The sub-con­ti­nent is a ver­i­ta­ble showcase of the re­li­gions and civ­i­liza­tions that have dom­i­nated this large mass of land over mil­len­nia. There is much to be learned and im­bibed from this rich and time­less her­itage.

Southasia - - Contents Cover Story - By Kinza Mu­jeeb

South Asia en­joys a rich his­tory of an­cient civ­i­liza­tions.

South Asia has been a cra­dle of beau­ti­ful po­etry, amaz­ing ar­ti­facts, and glorious holy sculp­tures. In a way, the re­gion is like a mu­seum.

The Bri­tish had rightly de­scribed the sub­con­ti­nent as a ‘golden spar­row.’ Although the coin­ing of this phrase re­flected their glut­tonous in­ten­tions of soak­ing up all the eco­nomic po­ten­tial of the land, this term seems to be ap­pli­ca­ble in an­other sense as well. South Asia is a col­lage of var­i­ous cul­tures, lan­guages and re­li­gions. The land is the birth­place of the world’s two ma­jor re­li­gions, Hin­duism and Bud­dhism. In the cul­tural and artis­tic do­main, the In­dus Val­ley civ­i­liza- tion and Mughal Art and Ar­chi­tec­ture have pre­vailed and pros­pered.

Hin­duism, a re­li­gion rec­og­nized for its di­verse, rich and unique fes­ti­vals and traditions, has al­ways aroused fas­ci­na­tion and in­trigue. The his­tory of Hindu mythol­ogy dates back to 2400 BC, when the In­dus Val­ley civ­i­liza­tion of Mo­hen­jo­daro and Harappa pros­pered. Here var­i­ous deities, without strug­gling amongst each other to achieve a higher sta­tus, ex­ist in har­mony and per­form dif­fer­ent tasks. This is per­haps one of the rea­sons why Hin­duism is con­sid­ered a col­or­ful re­li­gion. God­dess Lak­shmi, a di­vine fe­male, of­fers them hope and courage by promis­ing them ma­te­rial and spir­i­tual wealth. God Brahma (the cre­ator), Vishnu (the pre­server) and God Shiva (the de­stroyer), form the trin­ity or Trimurti. God­dess Par­vati, the con­sort of God Shiva, is not only the source of di­vine (Shakti) en­ergy, but to­gether with her hus­band, also be­comes an eter­nal sym­bol of fer­til­ity and mar­i­tal felic­ity. God­dess Saras- wati on the other hand is an epit­ome of knowl­edge and wis­dom.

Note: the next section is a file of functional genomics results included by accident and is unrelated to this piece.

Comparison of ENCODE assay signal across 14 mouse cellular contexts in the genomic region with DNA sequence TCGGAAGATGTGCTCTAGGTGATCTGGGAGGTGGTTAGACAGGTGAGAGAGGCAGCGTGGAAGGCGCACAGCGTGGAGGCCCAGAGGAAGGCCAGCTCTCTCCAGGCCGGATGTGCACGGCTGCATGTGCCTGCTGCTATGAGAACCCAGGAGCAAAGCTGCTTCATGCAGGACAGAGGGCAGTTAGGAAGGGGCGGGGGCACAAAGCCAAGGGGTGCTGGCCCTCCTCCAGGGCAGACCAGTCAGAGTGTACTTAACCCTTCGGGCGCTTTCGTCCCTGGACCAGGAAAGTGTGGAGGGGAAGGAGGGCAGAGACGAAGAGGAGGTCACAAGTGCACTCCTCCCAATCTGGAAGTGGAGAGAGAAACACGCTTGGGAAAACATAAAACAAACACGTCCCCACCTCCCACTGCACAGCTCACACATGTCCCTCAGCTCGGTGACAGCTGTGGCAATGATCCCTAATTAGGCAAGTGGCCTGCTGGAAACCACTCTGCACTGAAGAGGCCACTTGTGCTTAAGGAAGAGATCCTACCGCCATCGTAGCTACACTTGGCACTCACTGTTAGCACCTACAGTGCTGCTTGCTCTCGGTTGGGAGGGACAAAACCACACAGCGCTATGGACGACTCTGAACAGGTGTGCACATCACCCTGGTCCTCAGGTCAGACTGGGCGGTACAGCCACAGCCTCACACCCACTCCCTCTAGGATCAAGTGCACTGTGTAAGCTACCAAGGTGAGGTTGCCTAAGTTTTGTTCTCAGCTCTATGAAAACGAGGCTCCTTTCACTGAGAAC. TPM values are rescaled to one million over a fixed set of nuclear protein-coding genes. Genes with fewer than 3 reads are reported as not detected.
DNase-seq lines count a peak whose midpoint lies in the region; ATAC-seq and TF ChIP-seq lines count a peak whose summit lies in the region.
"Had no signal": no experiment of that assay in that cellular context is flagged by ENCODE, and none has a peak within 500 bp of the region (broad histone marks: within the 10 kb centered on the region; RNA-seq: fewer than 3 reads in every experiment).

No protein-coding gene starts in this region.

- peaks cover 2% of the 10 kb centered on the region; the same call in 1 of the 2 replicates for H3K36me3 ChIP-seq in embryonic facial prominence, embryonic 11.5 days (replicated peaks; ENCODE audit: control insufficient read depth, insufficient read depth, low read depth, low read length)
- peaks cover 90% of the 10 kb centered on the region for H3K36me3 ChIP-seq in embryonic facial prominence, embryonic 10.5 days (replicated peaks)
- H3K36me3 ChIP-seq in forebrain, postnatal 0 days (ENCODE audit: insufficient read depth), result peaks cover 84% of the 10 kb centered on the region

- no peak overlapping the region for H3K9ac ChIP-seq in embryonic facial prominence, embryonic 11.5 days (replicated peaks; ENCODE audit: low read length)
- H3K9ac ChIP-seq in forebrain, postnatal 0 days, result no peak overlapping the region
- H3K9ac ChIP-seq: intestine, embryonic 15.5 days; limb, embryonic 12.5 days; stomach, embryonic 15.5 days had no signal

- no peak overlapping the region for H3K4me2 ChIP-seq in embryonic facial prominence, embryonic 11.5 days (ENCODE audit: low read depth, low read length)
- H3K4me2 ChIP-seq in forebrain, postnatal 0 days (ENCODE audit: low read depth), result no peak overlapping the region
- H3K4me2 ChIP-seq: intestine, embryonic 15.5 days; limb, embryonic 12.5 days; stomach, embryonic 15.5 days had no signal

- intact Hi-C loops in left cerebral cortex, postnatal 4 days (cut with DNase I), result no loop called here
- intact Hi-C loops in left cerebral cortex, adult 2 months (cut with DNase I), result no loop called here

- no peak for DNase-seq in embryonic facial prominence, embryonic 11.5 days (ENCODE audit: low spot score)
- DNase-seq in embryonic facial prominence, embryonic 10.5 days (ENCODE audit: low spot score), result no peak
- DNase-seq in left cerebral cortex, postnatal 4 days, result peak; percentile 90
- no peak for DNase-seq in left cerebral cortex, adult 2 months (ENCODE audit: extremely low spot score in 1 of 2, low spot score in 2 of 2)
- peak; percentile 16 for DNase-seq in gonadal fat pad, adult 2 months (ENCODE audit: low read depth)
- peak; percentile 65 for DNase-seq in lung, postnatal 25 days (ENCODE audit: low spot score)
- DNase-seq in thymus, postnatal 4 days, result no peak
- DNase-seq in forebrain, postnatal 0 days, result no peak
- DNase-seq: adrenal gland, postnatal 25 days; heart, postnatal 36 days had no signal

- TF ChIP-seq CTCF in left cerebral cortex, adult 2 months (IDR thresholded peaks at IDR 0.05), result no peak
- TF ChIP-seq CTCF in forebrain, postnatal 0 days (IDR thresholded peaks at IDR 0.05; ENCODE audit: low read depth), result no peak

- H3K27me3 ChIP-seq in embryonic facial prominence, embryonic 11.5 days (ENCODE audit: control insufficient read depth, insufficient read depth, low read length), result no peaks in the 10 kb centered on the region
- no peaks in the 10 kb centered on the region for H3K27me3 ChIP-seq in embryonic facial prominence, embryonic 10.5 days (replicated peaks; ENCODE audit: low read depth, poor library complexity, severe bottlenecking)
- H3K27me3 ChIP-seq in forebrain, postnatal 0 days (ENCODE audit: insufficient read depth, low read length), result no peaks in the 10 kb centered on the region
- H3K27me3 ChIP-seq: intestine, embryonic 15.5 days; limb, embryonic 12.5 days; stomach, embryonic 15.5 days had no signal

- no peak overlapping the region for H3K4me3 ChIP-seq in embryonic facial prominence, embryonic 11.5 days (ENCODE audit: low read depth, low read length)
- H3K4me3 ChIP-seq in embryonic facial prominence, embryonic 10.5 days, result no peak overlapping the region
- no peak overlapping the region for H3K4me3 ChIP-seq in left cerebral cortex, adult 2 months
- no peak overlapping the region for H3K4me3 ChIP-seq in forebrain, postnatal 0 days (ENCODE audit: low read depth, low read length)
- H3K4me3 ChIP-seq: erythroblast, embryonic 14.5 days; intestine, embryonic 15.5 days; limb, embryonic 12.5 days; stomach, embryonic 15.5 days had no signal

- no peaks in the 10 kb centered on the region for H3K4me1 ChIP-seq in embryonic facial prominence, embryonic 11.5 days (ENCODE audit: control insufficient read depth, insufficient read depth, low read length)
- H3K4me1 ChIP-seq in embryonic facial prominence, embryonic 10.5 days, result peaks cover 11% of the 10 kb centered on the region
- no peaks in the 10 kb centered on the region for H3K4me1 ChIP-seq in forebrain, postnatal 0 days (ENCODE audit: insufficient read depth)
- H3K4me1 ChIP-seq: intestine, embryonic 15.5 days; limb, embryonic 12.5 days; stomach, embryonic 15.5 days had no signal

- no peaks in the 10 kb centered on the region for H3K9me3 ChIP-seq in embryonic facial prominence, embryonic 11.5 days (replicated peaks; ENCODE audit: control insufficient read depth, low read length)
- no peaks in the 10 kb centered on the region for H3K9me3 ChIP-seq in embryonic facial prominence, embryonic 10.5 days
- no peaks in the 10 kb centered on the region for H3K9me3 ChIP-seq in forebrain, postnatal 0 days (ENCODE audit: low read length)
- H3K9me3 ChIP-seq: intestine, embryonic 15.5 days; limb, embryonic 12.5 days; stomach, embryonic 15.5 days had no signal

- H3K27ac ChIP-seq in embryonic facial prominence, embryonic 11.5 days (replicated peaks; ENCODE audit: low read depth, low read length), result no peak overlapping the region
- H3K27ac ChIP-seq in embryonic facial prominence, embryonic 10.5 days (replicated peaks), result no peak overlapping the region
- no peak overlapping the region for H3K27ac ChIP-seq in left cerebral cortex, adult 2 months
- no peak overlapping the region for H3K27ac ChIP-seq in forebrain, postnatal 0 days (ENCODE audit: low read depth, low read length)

Artis­tic influences from Rome and Greece fused with Bud­dhist traditions to form a unique and ex­quis­ite her­itage, the Gand­hara Art. It ex­ists be­tween the west of the river In­dus and north of river Kabul. The stu­pas and stat­ues re­flect the life, per­son­al­ity and mis­sion of Bud­dha. The edicts carved on moun­tain faces and the im­ages drawn in bronze serve to pre­serve the halcyon days of Bud­dhism and ini­tially func­tioned as a prop­a­ga­tion tool.

The re­li­gious sym­bols of this pe­riod are a ma­jor source of at­trac­tion. The most cel­e­brated pose of Bud­dha was the meditation pos-

ture (Dhayana Mu­dra), which he as­sumed dur­ing his meditation pe­riod un­der the pa­pal (peepal) tree near the city of Gaya in In­dia, where he gained ‘En­light­en­ment.’ The Ab­haya Mu­dra or the re­as­sur­ing pose is sym­bolic of Bud­dha’s fear­less­ness, while the spin­ning ‘wheel’ en­cap­su­lates the spir­i­tual trans­for­ma­tion brought about by their leader, Bud­dha.

To de­ci­pher the re­al­ity of the In­dus Val­ley Civ­i­liza­tion must be the pas­sion of ev­ery arche­ol­o­gist. The re­mains found in the ru­ins have been the sub­ject of end­less fas­ci­na­tion. The jew­el­ery carved out of semi-pre­cious stones, bronze, sil­ver, gold and the var­i­ous stat­ues and pot­tery speak vol­umes of the cre­ativ­ity and skill of their creators.